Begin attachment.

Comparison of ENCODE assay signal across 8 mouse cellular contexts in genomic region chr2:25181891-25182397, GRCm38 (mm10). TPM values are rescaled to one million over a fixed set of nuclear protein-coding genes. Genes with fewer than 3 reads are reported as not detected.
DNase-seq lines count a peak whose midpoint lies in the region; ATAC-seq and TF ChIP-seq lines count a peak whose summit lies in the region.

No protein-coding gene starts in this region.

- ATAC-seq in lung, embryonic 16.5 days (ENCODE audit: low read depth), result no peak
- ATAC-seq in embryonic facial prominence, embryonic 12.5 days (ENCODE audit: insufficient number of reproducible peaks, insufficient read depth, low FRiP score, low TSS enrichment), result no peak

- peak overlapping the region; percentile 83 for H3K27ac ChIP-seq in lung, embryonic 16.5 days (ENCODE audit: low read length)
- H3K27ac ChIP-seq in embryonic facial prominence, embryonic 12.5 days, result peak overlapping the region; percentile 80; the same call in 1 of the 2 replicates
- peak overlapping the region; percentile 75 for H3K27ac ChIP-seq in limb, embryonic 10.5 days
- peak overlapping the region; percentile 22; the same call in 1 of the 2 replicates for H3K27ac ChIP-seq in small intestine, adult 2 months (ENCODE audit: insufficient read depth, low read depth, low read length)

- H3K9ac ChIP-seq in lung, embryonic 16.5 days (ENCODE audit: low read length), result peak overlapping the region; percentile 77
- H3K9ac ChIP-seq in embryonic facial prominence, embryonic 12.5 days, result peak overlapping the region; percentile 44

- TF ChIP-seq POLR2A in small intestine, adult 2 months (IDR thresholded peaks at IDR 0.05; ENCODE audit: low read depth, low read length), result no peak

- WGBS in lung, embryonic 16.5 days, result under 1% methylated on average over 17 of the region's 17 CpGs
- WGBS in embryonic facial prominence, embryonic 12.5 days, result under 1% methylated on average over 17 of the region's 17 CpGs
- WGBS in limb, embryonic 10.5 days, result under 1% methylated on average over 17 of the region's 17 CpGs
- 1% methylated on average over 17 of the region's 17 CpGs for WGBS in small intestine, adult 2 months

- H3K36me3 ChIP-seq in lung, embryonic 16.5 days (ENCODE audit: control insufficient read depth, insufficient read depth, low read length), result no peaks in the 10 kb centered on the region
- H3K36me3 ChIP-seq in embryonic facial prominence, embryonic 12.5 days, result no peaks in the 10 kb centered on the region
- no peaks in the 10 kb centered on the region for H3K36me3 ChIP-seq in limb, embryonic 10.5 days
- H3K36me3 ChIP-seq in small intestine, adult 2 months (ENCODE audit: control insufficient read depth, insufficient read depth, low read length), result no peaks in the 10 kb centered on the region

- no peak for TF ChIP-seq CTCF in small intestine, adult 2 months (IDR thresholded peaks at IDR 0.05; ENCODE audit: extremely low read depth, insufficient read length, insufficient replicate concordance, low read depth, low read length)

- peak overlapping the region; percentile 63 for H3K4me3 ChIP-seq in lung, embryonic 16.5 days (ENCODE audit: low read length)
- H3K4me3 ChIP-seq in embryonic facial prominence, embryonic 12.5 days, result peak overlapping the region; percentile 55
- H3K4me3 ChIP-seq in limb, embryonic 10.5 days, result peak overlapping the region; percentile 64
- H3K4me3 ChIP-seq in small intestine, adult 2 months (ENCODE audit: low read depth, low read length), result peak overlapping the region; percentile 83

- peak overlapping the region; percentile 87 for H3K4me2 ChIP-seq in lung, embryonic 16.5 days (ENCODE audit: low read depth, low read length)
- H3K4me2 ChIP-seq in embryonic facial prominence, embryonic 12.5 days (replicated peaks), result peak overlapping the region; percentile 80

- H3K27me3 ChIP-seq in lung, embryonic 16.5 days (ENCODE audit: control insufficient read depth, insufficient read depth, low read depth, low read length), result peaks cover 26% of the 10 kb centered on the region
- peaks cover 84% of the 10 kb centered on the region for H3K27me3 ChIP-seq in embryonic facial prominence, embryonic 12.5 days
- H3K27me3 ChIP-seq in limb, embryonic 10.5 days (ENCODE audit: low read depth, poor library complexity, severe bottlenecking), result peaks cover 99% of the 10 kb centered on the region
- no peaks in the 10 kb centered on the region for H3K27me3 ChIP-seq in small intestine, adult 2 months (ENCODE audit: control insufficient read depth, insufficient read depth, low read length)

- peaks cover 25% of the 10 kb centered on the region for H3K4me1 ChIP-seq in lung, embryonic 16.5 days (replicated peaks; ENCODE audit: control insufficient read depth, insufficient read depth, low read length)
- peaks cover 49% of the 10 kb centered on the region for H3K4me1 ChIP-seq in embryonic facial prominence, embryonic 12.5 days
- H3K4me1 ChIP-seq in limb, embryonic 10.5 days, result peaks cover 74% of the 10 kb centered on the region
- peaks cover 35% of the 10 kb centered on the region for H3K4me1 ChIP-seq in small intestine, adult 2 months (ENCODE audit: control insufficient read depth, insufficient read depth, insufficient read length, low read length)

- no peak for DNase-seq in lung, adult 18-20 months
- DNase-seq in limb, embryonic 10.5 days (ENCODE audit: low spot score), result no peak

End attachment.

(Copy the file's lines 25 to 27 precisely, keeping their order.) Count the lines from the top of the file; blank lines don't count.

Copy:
- H3K4me3 ChIP-seq in small intestine, adult 2 months (ENCODE audit: low read depth, low read length), result peak overlapping the region; percentile 83

- peak overlapping the region; percentile 87 for H3K4me2 ChIP-seq in lung, embryonic 16.5 days (ENCODE audit: low read depth, low read length)
- H3K4me2 ChIP-seq in embryonic facial prominence, embryonic 12.5 days (replicated peaks), result peak overlapping the region; percentile 80